Slaves of Obsession

Slaves of Obsession

eBook - 2011
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The year is 1861. The American Civil War has just begun, and London arms dealer Daniel Alberton is becoming a very wealthy man. His quiet dinner party seems remote indeed from the passions rending America. Yet investigator William Monk and his bride, Hester, sense growing tensions and barely concealed violence. For two of the guests are Americans, each vying to buy Alberton's armaments. Soon Monk and Hester's forebodings are fulfilled as one member of the party is brutally murdered and two others disappear- along with Alberton's entire inventory of weapons. As Monk and Hester track the man they believe to be the murderer all the way to Washington, D.C., and the bloody battlefield at Manassas, Slaves of Obsession twists and turns like a powder-keg fuse and holds the reader breathless and spellbound. . . .
Publisher: New York : Ballantine Books, 2011
ISBN: 9780345446893
Characteristics: 1 online resource
Additional Contributors: OverDrive, Inc

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Nov 29, 2017

At a small dinner party with strangers recommended by a mutual friend, newlyweds Monk and Hester meet an armaments dealer and two Americans competing to buy his wares, one for the Union and one for the Confederates. When the host is later murdered, and his young daughter, enthralled by the Union officer, disappears, Monk is hired by the widow to find out what happened, and retrieve her daughter. This leads to the Monks' first trip to America, where they find the girl, and end up in the first big Civil War battle. Hester ends up working as a nurse, treating whoever needs her the most. Monk is highly impressed by seeing her in action. They solve the case, and bring the miscreant, and the daughter, back to London to face charges. As usual, Perry brings the reader into the action, whether it be the battle, the courtroom, or Monk's frightened effort to dive the murky Thames looking for evidence. A subplot about pirates is extraneous, or I'd have given this one 5 stars.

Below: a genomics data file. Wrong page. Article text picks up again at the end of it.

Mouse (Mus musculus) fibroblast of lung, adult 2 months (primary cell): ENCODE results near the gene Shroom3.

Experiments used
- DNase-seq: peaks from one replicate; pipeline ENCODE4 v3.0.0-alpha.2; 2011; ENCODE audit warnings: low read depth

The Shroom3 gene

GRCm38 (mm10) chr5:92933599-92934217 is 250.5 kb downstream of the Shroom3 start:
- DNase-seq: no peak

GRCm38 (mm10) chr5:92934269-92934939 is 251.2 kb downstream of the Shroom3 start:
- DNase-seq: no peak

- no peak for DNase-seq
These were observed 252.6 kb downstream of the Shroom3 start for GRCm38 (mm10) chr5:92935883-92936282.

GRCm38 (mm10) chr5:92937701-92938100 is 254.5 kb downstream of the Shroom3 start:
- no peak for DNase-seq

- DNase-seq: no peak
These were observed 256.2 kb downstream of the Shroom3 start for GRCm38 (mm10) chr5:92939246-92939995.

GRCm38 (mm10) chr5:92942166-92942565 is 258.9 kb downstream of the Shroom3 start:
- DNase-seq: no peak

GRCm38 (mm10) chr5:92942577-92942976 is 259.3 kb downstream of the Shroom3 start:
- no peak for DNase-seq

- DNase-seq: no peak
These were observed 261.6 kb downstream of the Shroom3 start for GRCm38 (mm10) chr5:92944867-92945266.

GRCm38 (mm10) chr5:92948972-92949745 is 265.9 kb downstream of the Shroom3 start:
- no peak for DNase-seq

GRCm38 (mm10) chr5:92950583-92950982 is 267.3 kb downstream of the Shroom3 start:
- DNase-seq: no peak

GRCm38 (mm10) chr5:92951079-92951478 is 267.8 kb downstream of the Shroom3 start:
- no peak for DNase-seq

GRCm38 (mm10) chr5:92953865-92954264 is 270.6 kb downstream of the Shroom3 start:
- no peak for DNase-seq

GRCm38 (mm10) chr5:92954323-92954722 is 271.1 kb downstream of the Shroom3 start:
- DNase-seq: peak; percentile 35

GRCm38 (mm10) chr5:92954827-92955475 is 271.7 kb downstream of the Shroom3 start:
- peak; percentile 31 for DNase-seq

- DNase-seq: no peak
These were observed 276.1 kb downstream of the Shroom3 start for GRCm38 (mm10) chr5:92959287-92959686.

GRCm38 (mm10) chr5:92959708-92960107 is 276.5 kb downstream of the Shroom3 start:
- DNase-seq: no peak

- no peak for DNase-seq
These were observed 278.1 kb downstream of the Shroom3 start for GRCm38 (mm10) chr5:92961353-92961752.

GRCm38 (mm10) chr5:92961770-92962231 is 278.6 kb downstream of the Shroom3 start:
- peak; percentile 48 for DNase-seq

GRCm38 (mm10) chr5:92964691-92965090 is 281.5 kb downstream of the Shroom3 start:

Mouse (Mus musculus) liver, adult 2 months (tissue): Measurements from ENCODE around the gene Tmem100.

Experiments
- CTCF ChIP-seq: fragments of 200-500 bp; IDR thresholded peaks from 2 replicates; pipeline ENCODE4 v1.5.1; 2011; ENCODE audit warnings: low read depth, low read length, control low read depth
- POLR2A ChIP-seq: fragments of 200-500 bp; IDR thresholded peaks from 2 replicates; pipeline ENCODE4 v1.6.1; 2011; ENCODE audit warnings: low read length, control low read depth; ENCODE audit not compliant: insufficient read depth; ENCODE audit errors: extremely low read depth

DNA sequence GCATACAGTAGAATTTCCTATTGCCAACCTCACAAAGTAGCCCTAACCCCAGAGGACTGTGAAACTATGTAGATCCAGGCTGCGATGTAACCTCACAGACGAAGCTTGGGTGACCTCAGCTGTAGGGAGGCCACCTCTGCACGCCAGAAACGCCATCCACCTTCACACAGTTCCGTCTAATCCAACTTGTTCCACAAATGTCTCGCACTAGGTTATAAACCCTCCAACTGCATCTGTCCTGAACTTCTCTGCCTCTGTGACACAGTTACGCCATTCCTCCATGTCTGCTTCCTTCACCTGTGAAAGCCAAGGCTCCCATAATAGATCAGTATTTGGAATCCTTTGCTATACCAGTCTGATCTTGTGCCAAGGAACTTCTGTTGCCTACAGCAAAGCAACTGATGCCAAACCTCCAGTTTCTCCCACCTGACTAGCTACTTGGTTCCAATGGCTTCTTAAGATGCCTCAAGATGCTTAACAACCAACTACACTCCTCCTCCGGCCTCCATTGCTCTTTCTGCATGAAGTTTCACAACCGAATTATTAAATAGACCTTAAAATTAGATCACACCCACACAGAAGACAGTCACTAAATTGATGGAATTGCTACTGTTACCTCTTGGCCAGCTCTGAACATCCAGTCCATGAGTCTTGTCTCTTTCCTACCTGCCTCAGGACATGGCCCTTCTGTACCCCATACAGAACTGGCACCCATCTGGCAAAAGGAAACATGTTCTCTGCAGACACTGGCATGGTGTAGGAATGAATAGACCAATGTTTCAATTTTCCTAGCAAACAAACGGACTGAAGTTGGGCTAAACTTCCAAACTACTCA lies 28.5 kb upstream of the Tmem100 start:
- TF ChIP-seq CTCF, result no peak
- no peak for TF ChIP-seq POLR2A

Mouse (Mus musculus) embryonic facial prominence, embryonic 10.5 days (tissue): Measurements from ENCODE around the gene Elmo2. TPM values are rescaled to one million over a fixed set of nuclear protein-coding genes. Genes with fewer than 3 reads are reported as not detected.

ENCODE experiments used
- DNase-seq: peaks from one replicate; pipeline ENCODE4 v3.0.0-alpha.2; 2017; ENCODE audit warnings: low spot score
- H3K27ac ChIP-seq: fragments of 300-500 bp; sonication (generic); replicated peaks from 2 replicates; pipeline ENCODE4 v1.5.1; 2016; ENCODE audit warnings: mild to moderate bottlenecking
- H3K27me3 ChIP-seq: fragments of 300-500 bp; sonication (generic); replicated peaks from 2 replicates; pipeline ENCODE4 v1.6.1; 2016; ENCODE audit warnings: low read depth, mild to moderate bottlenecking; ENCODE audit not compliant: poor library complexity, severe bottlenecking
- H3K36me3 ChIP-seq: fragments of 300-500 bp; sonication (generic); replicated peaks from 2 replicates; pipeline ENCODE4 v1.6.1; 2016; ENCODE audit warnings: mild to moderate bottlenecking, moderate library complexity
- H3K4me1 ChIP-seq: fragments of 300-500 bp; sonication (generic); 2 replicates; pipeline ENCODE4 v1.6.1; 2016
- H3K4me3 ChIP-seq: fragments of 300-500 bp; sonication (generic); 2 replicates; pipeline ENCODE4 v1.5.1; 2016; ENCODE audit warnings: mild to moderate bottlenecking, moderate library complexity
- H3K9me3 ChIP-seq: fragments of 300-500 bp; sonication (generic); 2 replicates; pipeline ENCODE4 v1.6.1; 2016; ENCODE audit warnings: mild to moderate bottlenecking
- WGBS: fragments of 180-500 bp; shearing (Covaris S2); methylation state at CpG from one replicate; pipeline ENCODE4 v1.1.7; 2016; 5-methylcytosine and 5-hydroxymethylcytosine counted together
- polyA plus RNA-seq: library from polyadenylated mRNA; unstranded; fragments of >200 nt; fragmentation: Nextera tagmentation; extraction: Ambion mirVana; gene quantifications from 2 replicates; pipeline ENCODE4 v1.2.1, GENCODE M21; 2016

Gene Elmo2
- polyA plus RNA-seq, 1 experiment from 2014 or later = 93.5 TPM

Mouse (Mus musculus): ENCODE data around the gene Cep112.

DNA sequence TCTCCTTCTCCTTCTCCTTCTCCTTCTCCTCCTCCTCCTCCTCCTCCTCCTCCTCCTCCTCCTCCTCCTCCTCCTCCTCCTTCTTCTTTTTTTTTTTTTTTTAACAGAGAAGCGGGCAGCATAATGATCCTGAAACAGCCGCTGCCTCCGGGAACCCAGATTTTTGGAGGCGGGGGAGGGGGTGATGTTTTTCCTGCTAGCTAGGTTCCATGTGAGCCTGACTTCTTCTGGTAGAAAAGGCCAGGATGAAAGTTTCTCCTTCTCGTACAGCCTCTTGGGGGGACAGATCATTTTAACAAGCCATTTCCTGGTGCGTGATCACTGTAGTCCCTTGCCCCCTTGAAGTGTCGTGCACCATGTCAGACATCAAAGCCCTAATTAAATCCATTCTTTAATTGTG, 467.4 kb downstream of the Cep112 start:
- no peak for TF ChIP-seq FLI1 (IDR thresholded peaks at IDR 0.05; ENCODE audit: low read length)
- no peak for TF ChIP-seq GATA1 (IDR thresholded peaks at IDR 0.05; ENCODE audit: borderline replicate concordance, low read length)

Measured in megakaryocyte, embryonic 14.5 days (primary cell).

Jul 20, 2014

Very typical of the author, though this one touches on the American Civil War. Beginning was quite engrossing, middle was a little dull, and I did suspect "who done it," though I wasn't sure. Definitely worth reading if you liked the other Monk books, but if you're not familiar with the series you would might find it a little hard to follow. (Start with "Face of a Stranger.")

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